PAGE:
In the research Prof Hsiang quoted that environmental conditions do change people’s perception of their own conditions and the use of violence or aggressive behaviour by people to change their situation and accomplish some goal. He also added that this doesn’t mean that climate is the only cause of conflict. There is not a single conflict that can be attributed to some specific climate event.

Well that does make sense being a student of conflict resolution and peacebuilding I also understand that there are various reasons triggering a conflict and have their roots in interpersonal and intergroup relations.  Looking at the dynamics of conflict which is a tricky subject to deal with no sane person can equate violence with climate. The need for this research is to highlight that climate is a critical factor and affect how things escalate even to the point of violence. We need to connect the dots and let our reasoning be based on solid foundations to avoid more damage.

The researchers found that while climate is not the sole or primary cause of violence, it undeniably intensifies existing social and interpersonal tension in all societies, regardless of wealth or geography. It was found out during the research that the amount of change from the local norm — in heat or rainfall boosts the risk of a riot, civil war or ethnic conflict. Things are changing and changing fast. Looking at the climate change models the research proves that by 2050 there will be a change in global climate conditions. The change in global climate conditions will escalate murders, rape, riots etc. Establishing a casual relationship between human conflict and climate through the collection of data the researchers were cautious about drawing a direct link. The individual researches or analysis on the same subject did not garner headlines before, people have been sceptical of an individual study.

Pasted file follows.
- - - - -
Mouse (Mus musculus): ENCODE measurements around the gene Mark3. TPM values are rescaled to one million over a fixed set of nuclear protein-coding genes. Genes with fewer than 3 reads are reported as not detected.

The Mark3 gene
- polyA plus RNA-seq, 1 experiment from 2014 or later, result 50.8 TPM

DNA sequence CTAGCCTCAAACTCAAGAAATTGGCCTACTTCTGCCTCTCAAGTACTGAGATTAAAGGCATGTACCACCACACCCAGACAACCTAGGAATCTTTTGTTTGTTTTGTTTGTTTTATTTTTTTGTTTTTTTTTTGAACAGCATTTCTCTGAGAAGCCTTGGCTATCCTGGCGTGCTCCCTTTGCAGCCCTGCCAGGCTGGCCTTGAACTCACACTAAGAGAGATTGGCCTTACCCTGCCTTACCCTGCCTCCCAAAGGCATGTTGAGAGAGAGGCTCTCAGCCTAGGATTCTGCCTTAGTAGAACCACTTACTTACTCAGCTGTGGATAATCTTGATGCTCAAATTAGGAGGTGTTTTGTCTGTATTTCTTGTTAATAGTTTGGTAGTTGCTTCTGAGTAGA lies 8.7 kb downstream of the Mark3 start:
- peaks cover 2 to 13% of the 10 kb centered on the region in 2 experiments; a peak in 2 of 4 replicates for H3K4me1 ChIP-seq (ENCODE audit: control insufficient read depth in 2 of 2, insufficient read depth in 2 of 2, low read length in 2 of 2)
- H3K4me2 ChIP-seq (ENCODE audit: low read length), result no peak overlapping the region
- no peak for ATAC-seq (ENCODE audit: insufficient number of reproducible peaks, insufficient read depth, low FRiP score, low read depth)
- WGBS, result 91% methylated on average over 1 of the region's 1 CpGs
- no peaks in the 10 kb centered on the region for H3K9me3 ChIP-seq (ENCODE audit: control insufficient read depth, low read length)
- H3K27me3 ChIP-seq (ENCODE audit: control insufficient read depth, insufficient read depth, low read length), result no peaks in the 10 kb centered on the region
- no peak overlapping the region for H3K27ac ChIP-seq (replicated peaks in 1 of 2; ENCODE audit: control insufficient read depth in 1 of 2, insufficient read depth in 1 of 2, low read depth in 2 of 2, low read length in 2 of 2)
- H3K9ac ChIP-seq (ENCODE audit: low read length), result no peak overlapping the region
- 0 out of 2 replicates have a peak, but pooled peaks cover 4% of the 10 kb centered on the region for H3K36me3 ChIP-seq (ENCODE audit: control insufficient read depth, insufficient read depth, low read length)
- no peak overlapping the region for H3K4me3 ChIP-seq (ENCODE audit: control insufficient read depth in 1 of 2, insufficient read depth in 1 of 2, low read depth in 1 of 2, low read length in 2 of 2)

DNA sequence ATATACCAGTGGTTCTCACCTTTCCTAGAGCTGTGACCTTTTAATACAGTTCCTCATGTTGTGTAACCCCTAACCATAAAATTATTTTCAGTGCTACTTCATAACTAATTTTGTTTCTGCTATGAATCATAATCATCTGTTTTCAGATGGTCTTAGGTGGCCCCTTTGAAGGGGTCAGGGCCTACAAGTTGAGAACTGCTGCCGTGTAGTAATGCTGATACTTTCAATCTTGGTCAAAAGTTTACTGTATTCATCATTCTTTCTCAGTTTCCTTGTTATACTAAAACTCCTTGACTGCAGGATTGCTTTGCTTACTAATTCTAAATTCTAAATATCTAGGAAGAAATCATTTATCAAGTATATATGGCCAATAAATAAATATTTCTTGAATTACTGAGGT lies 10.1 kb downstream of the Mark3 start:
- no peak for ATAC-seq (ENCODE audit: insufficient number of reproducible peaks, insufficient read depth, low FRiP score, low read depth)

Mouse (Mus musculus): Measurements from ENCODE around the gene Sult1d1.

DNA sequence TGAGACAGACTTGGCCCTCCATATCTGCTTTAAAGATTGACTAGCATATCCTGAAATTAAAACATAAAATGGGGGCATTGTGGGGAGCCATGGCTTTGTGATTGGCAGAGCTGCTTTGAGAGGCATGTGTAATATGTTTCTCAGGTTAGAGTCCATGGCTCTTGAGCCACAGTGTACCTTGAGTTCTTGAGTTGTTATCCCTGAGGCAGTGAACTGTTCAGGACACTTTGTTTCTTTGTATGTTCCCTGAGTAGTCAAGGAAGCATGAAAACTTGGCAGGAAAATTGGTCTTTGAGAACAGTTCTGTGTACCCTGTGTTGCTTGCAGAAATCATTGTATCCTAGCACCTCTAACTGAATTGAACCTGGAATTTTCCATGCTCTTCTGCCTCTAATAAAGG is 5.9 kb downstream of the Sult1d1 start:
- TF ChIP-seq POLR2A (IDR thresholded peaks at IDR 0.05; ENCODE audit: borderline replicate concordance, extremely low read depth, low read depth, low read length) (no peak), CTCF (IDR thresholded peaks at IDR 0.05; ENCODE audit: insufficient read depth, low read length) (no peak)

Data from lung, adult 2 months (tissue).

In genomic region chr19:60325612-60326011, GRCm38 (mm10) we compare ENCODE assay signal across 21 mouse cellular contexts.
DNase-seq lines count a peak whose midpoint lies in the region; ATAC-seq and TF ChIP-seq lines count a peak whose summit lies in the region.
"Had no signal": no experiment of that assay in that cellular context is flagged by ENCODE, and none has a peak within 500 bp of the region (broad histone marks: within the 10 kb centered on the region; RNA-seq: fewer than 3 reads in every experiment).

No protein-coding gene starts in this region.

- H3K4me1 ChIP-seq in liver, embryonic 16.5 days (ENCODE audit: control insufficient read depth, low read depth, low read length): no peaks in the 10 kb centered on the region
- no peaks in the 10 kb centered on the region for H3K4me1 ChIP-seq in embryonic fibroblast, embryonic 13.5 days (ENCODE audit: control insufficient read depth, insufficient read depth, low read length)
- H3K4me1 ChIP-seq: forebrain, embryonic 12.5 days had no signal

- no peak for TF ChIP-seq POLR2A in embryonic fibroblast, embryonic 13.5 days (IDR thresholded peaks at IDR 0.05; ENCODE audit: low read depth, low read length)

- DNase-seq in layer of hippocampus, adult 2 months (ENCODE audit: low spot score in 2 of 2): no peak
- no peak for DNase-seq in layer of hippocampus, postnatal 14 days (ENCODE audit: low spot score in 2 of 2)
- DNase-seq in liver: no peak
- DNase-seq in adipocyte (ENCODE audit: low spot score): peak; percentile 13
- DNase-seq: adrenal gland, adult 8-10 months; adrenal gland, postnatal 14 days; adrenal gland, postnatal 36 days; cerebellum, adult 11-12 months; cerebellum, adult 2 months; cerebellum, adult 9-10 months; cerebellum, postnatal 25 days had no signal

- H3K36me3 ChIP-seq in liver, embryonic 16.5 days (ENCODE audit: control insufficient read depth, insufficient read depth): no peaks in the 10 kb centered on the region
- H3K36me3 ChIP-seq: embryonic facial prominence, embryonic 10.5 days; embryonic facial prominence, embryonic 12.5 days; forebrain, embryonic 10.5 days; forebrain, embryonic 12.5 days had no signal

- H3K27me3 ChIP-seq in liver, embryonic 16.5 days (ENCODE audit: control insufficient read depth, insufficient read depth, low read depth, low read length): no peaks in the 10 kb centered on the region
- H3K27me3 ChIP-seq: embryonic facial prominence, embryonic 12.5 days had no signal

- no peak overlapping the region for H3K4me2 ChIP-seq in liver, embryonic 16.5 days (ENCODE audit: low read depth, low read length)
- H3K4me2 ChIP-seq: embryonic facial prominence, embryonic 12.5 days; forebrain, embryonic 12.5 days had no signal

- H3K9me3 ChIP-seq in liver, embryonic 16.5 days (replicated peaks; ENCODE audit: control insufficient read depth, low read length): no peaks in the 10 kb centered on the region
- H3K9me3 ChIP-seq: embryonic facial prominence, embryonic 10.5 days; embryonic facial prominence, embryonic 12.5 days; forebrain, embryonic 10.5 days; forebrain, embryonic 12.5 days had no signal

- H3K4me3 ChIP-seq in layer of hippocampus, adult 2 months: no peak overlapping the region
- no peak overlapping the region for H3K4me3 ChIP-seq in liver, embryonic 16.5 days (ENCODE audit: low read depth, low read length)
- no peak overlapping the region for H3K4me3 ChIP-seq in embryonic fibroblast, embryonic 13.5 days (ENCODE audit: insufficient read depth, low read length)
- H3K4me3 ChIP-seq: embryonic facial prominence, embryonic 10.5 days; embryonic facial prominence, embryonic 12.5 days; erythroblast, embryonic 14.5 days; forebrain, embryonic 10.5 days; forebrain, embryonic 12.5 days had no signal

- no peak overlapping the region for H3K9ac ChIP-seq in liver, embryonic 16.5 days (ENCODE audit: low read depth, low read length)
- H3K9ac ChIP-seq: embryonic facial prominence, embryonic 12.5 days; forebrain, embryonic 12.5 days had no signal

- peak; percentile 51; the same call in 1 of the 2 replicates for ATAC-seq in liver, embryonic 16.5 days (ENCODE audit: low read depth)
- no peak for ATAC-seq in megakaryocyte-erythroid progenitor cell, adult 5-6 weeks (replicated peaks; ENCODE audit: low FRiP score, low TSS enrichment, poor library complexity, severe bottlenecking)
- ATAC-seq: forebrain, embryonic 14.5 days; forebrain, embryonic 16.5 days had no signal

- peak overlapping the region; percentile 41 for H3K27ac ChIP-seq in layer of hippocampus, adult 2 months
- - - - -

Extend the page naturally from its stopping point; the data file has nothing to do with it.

But this collective research is opening a new window for discussion and action. It can be seen that the patterns drawn in the research are extremely general and are no exception. It should be considered as a rule of thumb. It will be an awakening call for the policy makers out there to take actions accordingly. Climate change does destabilise social institutions by testing the amount of stress they can endure. The social institutions mostly fail to deliver to the public when it comes to natural catastrophes, all these typhoons, earthquakes and floods are a clear indication of our misdoings. There is a red flag here, pretty much in the face. Instead of acting like onlookers waiting for our turn we need to collectively put an end to this.

In a state of vengeance and unlimited power while having our nuclear tests, where we are busy feeding the guns instead of the people, we forget what harm they will bring to the nations in the coming years. We still face the aftermath of Hiroshima and Nagasaki after so many years.  What else do we need to know now? The past has been a good indicator of the turmoil which we can end up in but we don’t want to pay heed right now. In the race to have more there will be a time when we will lose ourselves.

The research also pointed out the fact that after disasters populations tend to suffer permanently. They usually don’t end up being stronger rather are more prone to catastrophes in the future. Populations end up struggling more and it also affects the performance of political organizations they tend to do very badly. There can be a rhetoric which most political organizations are capable of, that after disasters they tend to become stronger as a community or economically but there is hardly any evidence that proves it. After a natural disaster it has been seen that those areas become more vulnerable putting lives of millions in danger.

Copyright AlJazeera English   Photo Source: Aljazeera English